Articles Posted in Case Law Update

There are several types of benefits which can be received by an injured worker in Pennsylvania.  A comprehensive review of these benefits can be seen here on our website.  One of those benefits is called “specific loss,” which contains things like loss of use of a body part and disfigurement of the head, face or neck (though House Bill 930 could expand disfigurement beyond the head, face or neck).

Importantly, specific loss benefits cannot be received while the injured worker is still receiving “temporary total disability” benefits (essentially, what we call total wage loss benefits).  Again, at least as far as disfigurement, this could change with House Bill 930.

What if the injured worker dies before the temporary total disability benefits stop?  Surely, the specific loss benefits, since already “awarded” would be paid to the estate, right?  Nope, wrong.  The full answer is that it depends what caused the death of the injured worker.

When an employee in Pennsylvania gets injured, the PA Workers’ Compensation Act allots the workers’ compensation insurance carrier 21 days to investigate and accept or deny the claim.  If 21 days is not sufficient, the insurance carrier can opt to issue a Notice of Temporary Compensation Payable (NTCP or TNCP), and continue the investigation for up to 90 days more.  If the TNCP is not properly revoked within those 90 days, according to the Act, the TNCP becomes a regular Notice of Compensation Payable (NCP), and the injury can no longer be denied.  Simple, right?

Not so fast.  When a TNCP has been issued (for both wage loss and medical benefits), an insurance carrier can simply file a Medical-Only NCP, accepting liability solely for the medical aspect of the case (thus, denying liability for wage loss), without ever revoking that TNCP or issuing a Notice of Denial (NCD) for wage loss.  While this seems contrary to the words, if not the spirit, of the Act, the Commonwealth Court of Pennsylvania says this is perfectly fine.

This happened recently in an unreported case, Moretti v. County of Bucks (Workers’ Compensation Appeal Board), though prior reported decisions of the Commonwealth Court, supporting such a situation, were cited by the Court.

What if an injured worker in Pennsylvanian is employed by a company who (in direct violation of PA law) fails to carry workers’ compensation insurance?  Back in the old days, the injured worker, through no fault of his or her own, would be stuck with whatever assets the employer had.  However, in recognizing the pure unfairness of such a situation, several years ago, the Pennsylvania legislature created the Uninsured Employers’ Guaranty Fund (UEGF), essentially functioning as an insurer for the uninsured employers.

While the UEGF is wonderful in theory, it is less so in practice.  Funding for the UEGF comes from other insurance carriers, and it is seemingly consistently underfunded.  The law holds that the UEGF is NOT an insurance carrier, so it cannot be penalized for violations of the Pennsylvania Workers’ Compensation Act (Act), including the failure to pay an award as ordered by a Workers’ Compensation Judge (WCJ).  This makes collecting an award from the UEGF a delicate and diplomatic process.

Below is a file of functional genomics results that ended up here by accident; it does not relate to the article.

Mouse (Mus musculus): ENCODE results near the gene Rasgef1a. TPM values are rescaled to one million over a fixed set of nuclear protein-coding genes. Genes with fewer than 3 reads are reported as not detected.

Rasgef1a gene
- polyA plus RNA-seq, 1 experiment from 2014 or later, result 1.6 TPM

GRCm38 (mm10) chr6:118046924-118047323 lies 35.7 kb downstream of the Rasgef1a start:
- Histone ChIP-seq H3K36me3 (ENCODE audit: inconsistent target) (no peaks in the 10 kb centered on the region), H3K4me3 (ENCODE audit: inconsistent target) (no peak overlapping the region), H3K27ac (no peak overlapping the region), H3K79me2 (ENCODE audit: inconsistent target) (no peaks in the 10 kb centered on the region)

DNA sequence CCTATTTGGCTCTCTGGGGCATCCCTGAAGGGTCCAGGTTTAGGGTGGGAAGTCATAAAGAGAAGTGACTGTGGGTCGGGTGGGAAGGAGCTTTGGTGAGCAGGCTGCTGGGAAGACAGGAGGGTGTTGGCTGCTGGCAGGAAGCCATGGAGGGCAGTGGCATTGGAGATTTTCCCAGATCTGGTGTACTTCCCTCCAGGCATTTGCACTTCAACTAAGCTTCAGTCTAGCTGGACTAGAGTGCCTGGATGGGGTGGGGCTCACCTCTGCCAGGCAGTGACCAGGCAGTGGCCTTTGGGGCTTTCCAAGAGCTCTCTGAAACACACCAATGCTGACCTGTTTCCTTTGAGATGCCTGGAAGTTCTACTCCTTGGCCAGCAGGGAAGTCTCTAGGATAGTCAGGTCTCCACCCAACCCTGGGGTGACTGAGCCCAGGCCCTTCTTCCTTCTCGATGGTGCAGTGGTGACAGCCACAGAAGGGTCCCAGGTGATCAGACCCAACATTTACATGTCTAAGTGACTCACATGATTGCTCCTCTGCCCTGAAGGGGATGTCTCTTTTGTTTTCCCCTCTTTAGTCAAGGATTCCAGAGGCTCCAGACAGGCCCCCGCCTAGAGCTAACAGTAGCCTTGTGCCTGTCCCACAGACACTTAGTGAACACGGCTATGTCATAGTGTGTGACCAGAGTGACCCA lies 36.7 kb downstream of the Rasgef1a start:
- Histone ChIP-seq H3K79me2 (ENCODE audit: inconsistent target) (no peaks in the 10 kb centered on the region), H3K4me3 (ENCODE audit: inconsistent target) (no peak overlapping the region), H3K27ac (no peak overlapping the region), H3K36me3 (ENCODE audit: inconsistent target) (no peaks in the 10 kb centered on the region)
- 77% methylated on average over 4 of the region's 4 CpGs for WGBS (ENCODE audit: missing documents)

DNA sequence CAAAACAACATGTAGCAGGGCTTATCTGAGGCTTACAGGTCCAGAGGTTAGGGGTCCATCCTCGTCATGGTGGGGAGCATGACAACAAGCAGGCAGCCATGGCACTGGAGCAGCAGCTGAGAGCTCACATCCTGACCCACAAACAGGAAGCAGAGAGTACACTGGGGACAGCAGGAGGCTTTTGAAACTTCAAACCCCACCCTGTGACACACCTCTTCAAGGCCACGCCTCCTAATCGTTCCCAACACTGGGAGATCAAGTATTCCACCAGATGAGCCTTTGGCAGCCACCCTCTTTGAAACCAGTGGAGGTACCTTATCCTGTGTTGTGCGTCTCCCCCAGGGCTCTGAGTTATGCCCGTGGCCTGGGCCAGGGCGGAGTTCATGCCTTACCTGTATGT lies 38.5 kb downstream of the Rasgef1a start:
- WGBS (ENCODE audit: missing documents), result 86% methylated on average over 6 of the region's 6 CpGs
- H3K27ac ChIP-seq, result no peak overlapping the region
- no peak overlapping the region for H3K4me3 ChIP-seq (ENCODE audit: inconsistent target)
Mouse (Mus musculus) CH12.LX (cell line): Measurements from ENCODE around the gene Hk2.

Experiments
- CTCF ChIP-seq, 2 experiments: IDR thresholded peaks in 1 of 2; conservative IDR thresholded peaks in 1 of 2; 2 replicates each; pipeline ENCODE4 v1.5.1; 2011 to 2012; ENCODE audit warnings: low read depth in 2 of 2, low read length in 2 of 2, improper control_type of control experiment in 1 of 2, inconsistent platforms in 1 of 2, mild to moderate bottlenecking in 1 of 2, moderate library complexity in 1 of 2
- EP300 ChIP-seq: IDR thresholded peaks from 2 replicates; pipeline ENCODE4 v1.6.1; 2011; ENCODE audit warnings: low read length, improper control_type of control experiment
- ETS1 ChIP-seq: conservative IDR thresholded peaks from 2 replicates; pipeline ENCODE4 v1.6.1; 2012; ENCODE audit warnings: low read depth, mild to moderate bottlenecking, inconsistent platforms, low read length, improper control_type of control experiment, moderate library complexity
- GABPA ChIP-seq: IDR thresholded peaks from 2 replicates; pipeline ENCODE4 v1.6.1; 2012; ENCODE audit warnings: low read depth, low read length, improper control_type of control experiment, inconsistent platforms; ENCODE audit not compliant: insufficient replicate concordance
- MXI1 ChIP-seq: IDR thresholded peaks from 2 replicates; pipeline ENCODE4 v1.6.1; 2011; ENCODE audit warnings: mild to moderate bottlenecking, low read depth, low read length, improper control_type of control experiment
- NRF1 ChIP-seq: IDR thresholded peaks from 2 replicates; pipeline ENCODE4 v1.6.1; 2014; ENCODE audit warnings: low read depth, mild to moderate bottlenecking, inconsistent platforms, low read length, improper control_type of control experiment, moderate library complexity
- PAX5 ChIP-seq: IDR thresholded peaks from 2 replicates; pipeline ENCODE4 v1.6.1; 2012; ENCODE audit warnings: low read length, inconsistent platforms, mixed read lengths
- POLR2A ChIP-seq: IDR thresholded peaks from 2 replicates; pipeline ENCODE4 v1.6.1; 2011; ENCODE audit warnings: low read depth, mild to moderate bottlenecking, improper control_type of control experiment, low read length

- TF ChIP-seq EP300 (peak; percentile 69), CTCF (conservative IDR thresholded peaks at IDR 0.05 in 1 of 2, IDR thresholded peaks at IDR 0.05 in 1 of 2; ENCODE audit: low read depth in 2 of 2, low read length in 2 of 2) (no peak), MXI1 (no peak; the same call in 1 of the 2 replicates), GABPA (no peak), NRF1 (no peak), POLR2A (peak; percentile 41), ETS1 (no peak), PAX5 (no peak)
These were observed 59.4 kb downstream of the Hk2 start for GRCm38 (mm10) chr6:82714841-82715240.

In the past several years, to protect the limited funds of the UEGF, the PA legislature has tightened the requirements to obtain an award against the UEGF, and made such litigation much more difficult.  Timeframes have been drastically shortened and requirements of proof have been significantly increased.

Over the past several years, PA has legalized the use of medical marijuana.  Given the current difficulties in dealing with the opioid epidemic, this would seem to be a reasonable tool to help injured workers (and anyone else suffering from chronic pain) deal with their conditions without the use of narcotic medications.  The controversial status of marijuana, and both PA and Federal law, however, gave us great uncertainty as to whether use of medical marijuana would be covered under the Pennsylvania Workers’ Compensation Act.  Two recent decisions by the Commonwealth Court of Pennsylvania answer this question quite clearly in the affirmative.

Notably, the Medical Marijuana Act [MMA] specifically states that “Nothing in [the MMA] shall be construed to require an insurer or a health plan, whether paid for by Commonwealth funds or private funds, to provide coverage for medical marijuana.”  Additionally, marijuana remains illegal under Federal law.  These two factors have made payment for medical marijuana under the PA Workers’ Compensation Act (Act) nearly impossible.  Until now.

The two companion cases on this issue of first impression are Appel v. GWC Warranty Corporation (Workers’ Compensation Appeal Board) and Teresa L. Fegley, as Executrix of the Estate of Paul Sheetz v. Firestone Tire & Rubber (Workers’ Compensation Appeal Board).  Both of these injured workers suffered from severe pain, one from multiple back surgeries and the other from several conditions, including “herniated disc at L5-S1, cervical sprain, disc herniation at L4-L5, lumbar radiculopathy, cervical strain with cervical myofascial spasm, major depression, and aggravation of cervical degenerative spondylosis of degenerative disc disease.”